What drove cosmic inflation?

    In the first moments after the big bang, the universe blew up at an incredible rate. But what did the blowing? Measurements of the cosmic microwave background and other astrophysical observations are narrowing the possibilities.

    When and how did the first stars and galaxies form?

    The broad brush strokes are visible, but the fine details aren't. Data from satellites and ground-based telescopes may soon help pinpoint, among other particulars, when the first generation of stars burned off the hydrogen “fog” that filled the universe.

    Where do ultrahigh-energy cosmic rays come from?

    Above a certain energy, cosmic rays don't travel very far before being destroyed. So why are cosmic-ray hunters spotting such rays with no obvious source within our galaxy?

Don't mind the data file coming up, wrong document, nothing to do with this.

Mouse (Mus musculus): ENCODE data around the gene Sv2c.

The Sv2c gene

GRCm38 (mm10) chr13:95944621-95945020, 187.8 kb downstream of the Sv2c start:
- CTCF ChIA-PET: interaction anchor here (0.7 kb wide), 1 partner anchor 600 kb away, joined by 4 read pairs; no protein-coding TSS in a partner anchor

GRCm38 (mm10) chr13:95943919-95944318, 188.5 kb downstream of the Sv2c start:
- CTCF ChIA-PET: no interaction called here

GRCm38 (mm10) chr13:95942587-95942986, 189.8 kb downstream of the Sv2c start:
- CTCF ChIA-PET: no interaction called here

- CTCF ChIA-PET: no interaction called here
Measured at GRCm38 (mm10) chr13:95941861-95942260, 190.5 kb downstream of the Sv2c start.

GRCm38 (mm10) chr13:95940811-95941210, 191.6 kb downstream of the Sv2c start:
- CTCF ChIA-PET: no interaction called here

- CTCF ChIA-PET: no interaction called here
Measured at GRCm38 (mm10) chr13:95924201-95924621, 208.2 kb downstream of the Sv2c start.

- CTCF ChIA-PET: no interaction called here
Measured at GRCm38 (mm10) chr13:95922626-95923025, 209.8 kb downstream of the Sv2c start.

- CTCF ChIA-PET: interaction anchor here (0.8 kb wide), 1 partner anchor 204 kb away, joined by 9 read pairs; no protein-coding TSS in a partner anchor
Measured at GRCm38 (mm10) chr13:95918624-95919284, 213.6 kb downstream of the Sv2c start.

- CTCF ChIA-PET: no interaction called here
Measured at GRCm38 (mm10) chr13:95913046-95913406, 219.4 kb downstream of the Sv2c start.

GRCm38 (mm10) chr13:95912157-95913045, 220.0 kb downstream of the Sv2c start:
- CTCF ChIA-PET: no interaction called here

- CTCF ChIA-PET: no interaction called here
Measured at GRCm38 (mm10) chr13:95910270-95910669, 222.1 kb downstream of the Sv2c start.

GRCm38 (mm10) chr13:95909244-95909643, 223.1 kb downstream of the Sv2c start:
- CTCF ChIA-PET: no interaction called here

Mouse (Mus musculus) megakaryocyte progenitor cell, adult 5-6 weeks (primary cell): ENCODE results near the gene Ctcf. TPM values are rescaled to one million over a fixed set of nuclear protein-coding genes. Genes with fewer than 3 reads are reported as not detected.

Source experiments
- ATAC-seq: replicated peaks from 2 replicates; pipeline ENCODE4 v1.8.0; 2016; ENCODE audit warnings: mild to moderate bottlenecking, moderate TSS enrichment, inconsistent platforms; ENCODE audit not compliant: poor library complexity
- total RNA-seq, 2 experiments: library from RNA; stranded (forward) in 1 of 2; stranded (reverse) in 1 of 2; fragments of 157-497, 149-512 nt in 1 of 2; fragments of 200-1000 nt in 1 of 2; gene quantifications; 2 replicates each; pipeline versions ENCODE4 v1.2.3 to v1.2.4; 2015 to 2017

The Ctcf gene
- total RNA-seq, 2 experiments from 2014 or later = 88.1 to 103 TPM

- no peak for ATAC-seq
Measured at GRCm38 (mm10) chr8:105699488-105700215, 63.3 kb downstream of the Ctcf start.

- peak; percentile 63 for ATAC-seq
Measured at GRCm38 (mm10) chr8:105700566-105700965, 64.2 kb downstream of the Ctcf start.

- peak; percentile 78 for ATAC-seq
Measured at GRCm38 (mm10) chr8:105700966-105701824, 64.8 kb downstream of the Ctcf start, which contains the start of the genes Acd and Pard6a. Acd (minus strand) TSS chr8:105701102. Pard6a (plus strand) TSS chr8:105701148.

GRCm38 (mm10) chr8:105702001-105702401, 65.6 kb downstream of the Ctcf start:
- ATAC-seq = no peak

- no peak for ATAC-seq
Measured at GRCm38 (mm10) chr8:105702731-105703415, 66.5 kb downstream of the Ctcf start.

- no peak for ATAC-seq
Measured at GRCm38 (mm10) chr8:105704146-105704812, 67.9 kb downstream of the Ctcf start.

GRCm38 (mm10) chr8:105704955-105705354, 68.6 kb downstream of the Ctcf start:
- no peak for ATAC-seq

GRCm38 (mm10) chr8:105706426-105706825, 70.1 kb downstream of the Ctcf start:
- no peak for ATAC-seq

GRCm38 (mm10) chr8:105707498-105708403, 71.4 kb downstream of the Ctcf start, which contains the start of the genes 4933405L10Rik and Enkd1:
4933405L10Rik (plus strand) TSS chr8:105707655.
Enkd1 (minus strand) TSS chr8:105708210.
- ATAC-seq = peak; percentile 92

What powers quasars?

    The mightiest energy fountains in the universe probably get their power from matter plunging into whirling supermassive black holes. But the details of what drives their jets remain anybody's guess.

    What is the nature of black holes?

    Relativistic mass crammed into a quantum-sized object? It's a recipe for disaster—and scientists are still trying to figure out the ingredients.

    Why is there more matter than antimatter?

    To a particle physicist, matter and antimatter are almost the same. Some subtle difference must explain why matter is common and antimatter rare.

    Does the proton decay?

    In a theory of everything, quarks (which make up protons) should somehow be convertible to leptons (such as electrons)—so catching a proton decaying into something else might reveal new laws of particle physics.